It is fitting that Dick’s return to Gotham just so happens to fall on the same day that Bruce Wayne’s parents were gunned down; you just gotta love how writers find just the right moment for characters to move through a story.  At home, Dick and Alfred have a few teary moments, and lament the fact that Tim seems to be unfazed by Bruce’s absence.  Tim is either in denial over the fact that he’s lost so many loved ones in a short amount of time, or he’s got Dan DiDio on speed dial and knows exactly when Bruce is going to make his return, and thus is not concerned with the trivialities of sales figures, price hikes, and title cancellations, as he’s got the inside scoop.

To honor his fallen fathers, Dick makes the trek to Crime Alley to pay homage to his adoptive father’s parents as well as his own murdered family members.  It is sweet, but readers end up revisiting that pivotal moment in both heroes lives for what seems like the millionth time.  It’s clear that Tomasi is trying to show Dick’s willingness to step into the shoes of his predecessor, but those of us that read the solicitations know the transition isn’t going to go that smoothly.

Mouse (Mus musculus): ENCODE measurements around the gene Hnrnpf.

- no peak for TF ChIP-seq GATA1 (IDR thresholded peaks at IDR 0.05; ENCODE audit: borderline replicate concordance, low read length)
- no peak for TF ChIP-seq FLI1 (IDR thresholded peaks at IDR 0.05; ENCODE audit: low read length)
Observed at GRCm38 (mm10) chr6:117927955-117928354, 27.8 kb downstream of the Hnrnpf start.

I’ve seen worse final issues, but I’ve also seen other titles that go out with a bigger bang.  Nighwing kind of ends with a “See ya next month, kids!” kind of attitude.  Instead of an ending, Nightwing #153 is the end of one chapter that leads to the beginning of of the next phase of Dick’s life.  Since the end of Infinite Crisis, Dick has drifted aimlessly through the DCU, not really finding a place that clicked for him or the readers.  Perhaps things will be better for Dick following Battle for the Cowl, but for now, Nightwing goes out with a whimper, bringing in a very ‘meh’ 2.5 Stars.

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The Author

Stephen Schleicher

Stephen Schleicher

Stephen Schleicher began his career writing for the Digital Media Online community of sites, including Digital Producer and Creative Mac covering all aspects of the digital content creation industry. He then moved on to consumer technology, and began the Coolness Roundup podcast. A writing fool, Stephen has freelanced for Sci-Fi Channel's Technology Blog, and Gizmodo. Still longing for the good ol' days, Stephen launched Major Spoilers in July 2006, because he is a glutton for punishment.